NonSTARTer? Obama's Troubled Nuclear Treaty

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Yuri Kadaobnov / AFP

U.S. President Barack Obama and Russian President Dmitri Medvedev signed the START treaty on April 8, 2010, but Obama will have a hard time getting the Senate to ratify it

Congressional Republicans have mostly been bystanders in the foreign policy arena over the past 18 months, unable to muster the votes to block President Barack Obama remaking U.S. foreign policy to fit his more diplomatic, consensus-building vision. But now, with months to go before the midterm elections, they are flexing their muscles: for the first time in his presidency, Obama needs a super-supermajority of 67 Senators — including at least eight Republicans — to ratify the new START nuclear arms–control treaty with Russia, a cornerstone of his plan to seek the eventual elimination of atomic weapons.

For weeks, the White House, the Pentagon and Senate Democrats have been working overtime to cajole, convince and placate Republicans who have raised concerns over the treaty's details, the ongoing efforts to modernize the nuclear-weapons force and the future missile defense. But the efforts have not yet borne fruit, as Republicans continue to ask for more assurances.

On Tuesday, Foreign Relations Committee chairman John Kerry decided to delay a scheduled Wednesday-morning vote on the treaty until mid-September, a setback that puts at risk the White House goal of ratifying the treaty before the end of the year. "Similar arms-control agreements have passed by overwhelming majorities, and it is the Senator's hope that this one too will be passed by an overwhelming majority," said Frederick Jones, a Kerry spokesman, earlier in the week.

"There is still time to get this done," says Kingston Reif, the director of nuclear nonproliferation at the Council for a Livable World. "It sets up a September endgame for the new START." But Reif's vision may be optimistic. In the heat of a campaign season, Republicans will have even less incentive to give Obama a foreign policy win. For months, Senate aides have complained that the entire ratification process is being rushed, saying more time is needed to review the full record and get answers to additional questions. "This notion that [ratification] is going to happen before November is completely absurd," says one Republican Senate aide. "It reeks of politics."

With the exception of one Republican, Indiana's Richard Lugar, no one from the party has yet indicated support for the treaty. And many Republicans, from sitting Senators to would-be presidential contenders, have expressed serious reservations. The outstanding issues range from technical questions about funding for new laboratory buildings at Los Alamos, N.M., and Oak Ridge, Tenn.; the fate of programs to train a next generation of nuclear engineers; and, in some cases, the charge that Administration negotiators conceded too much in talks with Russia. And then there are the pressures raised by the political calendar: Mitt Romney, a would-be 2012 presidential contender with no policy role in Washington, has been the most vocal opponent of ratification, authoring a Washington Post op-ed calling the treaty "Obama's worst foreign policy mistake."

Others like Senator John McCain, who faces a difficult primary in the coming weeks, have been tacking to the right on the treaty, raising questions about language in the treaty that even he admits has raised no concerns for the military. In a hearing on Thursday, McCain blasted the White House for agreeing to a "clear, legally binding limitation on our missile-defense options" in the treaty. The language in question would bar the U.S. from converting any more of its intercontinental-ballistic-missile (ICBM) sites to missile-defense locations, an option the U.S. military had already rejected as too costly and strategically risky. Analysts are concerned that a defensive missile launched from an existing ICBM base could be misinterpreted by the Russians as an offensive nuclear strike.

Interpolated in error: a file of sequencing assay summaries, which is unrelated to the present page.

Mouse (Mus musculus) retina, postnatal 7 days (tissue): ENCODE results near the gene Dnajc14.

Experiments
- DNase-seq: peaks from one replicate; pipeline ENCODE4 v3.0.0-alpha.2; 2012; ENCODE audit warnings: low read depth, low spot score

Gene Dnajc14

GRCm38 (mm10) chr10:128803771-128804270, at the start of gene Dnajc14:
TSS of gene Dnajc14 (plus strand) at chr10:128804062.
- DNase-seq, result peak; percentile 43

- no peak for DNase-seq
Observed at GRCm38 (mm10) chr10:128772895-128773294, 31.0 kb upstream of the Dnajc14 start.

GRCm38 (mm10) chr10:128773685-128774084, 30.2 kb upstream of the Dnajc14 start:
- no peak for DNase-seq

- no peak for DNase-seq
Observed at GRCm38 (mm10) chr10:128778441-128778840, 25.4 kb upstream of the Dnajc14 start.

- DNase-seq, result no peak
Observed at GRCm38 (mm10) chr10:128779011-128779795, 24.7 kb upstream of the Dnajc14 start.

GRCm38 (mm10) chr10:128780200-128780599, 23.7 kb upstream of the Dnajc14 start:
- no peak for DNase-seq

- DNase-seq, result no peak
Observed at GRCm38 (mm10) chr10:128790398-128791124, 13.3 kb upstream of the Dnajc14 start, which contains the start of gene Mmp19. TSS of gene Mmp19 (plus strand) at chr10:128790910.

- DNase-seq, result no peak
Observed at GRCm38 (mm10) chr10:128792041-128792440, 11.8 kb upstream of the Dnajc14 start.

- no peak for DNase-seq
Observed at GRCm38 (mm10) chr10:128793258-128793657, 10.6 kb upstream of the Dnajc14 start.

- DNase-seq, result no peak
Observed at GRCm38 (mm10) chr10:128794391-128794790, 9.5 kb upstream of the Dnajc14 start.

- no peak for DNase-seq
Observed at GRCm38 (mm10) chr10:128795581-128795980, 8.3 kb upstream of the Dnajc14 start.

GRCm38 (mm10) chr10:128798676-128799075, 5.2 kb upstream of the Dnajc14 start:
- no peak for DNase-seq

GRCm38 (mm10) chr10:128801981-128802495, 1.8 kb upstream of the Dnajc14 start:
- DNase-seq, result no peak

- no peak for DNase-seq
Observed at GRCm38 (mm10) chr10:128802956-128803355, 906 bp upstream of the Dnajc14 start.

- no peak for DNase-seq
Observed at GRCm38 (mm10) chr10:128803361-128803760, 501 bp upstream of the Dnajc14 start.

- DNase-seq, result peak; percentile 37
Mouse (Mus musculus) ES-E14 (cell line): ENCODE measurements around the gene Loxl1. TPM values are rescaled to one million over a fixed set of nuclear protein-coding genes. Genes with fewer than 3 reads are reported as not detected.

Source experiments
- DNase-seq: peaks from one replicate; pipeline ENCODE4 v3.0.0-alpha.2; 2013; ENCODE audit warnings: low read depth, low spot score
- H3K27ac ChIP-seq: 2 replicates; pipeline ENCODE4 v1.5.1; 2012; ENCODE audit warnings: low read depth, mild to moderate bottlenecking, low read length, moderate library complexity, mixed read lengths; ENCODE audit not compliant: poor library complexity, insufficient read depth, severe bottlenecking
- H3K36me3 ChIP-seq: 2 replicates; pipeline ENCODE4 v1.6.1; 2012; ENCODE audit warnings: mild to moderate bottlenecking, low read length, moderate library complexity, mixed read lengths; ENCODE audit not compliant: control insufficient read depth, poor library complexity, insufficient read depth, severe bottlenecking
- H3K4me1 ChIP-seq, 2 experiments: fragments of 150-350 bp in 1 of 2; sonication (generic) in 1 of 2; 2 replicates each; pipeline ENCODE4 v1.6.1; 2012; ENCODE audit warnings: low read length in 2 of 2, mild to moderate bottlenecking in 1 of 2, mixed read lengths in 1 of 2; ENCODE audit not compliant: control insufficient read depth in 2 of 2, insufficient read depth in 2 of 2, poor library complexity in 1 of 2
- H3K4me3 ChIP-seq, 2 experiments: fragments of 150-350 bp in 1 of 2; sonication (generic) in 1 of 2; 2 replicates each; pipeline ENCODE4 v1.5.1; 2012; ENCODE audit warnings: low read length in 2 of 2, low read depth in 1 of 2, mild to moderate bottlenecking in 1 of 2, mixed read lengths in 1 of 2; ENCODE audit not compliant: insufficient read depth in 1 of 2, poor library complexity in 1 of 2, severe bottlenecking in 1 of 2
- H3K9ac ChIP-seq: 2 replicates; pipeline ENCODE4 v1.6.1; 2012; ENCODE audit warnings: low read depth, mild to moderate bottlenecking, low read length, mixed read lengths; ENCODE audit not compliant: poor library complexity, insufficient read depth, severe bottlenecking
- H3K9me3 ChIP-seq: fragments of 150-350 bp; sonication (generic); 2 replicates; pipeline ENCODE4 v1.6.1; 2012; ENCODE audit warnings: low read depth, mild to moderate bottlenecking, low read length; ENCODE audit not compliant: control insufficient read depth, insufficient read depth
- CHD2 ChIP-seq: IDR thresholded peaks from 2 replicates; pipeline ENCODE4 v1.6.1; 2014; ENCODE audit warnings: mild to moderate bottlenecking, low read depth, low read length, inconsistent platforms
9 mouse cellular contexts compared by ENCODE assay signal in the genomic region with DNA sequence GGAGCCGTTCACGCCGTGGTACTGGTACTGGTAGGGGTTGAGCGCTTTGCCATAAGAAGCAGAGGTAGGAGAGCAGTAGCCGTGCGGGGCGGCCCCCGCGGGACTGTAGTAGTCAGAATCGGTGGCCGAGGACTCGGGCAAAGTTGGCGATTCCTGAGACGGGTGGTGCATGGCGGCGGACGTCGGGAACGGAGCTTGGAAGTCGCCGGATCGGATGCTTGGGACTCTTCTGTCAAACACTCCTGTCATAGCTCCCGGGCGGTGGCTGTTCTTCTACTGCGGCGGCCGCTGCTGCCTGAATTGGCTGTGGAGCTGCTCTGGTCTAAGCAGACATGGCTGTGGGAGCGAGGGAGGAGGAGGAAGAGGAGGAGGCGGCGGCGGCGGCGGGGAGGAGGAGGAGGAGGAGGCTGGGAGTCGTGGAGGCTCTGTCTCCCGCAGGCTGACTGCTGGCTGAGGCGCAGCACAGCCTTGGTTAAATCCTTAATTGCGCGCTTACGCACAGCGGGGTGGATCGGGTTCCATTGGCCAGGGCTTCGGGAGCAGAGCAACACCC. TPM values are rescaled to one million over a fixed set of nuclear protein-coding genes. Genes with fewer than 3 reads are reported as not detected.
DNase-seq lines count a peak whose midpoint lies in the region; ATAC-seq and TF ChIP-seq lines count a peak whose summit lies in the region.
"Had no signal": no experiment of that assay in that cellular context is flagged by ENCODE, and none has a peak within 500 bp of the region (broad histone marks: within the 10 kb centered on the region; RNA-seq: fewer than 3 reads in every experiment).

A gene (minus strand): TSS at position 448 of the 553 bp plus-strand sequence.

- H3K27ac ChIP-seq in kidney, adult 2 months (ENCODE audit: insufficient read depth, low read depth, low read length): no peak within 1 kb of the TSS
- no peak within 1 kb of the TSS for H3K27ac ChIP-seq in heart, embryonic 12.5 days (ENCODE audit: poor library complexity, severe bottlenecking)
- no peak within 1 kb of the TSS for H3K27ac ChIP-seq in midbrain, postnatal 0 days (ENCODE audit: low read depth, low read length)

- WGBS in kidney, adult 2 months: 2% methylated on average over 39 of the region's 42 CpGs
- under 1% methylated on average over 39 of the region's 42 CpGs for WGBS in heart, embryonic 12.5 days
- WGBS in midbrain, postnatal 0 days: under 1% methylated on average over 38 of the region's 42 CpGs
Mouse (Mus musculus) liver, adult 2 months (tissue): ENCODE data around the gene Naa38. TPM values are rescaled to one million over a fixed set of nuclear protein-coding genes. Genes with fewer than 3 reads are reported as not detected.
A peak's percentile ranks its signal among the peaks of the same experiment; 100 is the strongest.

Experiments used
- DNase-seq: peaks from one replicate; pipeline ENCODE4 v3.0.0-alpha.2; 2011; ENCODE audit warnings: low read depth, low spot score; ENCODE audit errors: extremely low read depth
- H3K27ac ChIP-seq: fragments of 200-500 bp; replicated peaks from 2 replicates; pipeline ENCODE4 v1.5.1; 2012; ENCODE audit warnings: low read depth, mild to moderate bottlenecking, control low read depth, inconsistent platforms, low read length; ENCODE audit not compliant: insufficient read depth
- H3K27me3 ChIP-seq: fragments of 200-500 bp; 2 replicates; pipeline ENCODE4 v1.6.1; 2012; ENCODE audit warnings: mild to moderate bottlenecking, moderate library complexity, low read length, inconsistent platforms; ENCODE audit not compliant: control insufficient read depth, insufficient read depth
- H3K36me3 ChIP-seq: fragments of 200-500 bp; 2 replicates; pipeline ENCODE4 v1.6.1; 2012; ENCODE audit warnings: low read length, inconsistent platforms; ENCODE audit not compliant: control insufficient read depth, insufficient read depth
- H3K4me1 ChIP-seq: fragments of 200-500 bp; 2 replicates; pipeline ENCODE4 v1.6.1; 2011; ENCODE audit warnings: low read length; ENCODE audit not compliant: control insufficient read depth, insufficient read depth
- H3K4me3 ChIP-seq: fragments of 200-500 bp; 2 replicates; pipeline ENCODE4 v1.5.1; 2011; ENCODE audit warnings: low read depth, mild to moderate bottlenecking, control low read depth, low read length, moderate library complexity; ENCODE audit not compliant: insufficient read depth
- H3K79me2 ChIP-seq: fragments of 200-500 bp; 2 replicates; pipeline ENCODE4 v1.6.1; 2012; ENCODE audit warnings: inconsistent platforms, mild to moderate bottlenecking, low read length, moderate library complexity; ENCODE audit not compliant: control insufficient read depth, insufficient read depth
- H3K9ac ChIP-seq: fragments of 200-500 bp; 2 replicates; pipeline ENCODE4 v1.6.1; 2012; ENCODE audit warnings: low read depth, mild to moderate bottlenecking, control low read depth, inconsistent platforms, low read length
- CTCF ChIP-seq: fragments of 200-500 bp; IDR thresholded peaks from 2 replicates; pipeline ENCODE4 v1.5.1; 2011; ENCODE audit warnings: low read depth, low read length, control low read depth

In recent weeks, Arizona Senator Jon Kyl and others have been meeting with Senate leaders and Vice President Joe Biden to discuss their concerns. Last Friday, Kyl joined South Dakota's John Thune, Tennessee's Bob Corker and Idaho's James Risch on a tour of the facilities at Los Alamos, but the group made no statement following the visit. The White House, also, has worked for months to address Republican concerns. "We have tried in many different ways to signal and make clear that the President is committed to the modernization of the nuclear-weapons complex," says a senior Administration official. President Obama has said that he wants the treaty ratified this year, and his aides have emphasized a lingering concern over maintaining a status quo in which both Russia and the U.S. lack access to verifying each other's nuclear activities. "The intelligence community would tell you that they would rather have more information than less," says the Administration official.

Negotiations between Republicans and the White House have so far mostly taken place in private. But if tensions continue to rise, the debate may become public, as some in the Republican Party clearly hope. Joseph Cirincione, a nonproliferation specialist at the Ploughshares Fund and a supporter of the treaty, sees a problem facing Republicans attempting to block passage from a hawkish posture. "They can't 'death panel' this treaty, particularly when you have every senior national-security strategist in the country supportive of it, including Republicans," Cirincione says. "To vote against this you would have to go against the recommendation of the U.S. military and the defense establishment."

Republicans opposing the treaty appear unlikely to be moved by Cirincione's warning. Not when they believe, as Romney wrote last month in language straight from the campaign trail, "The security of the United States is at stake."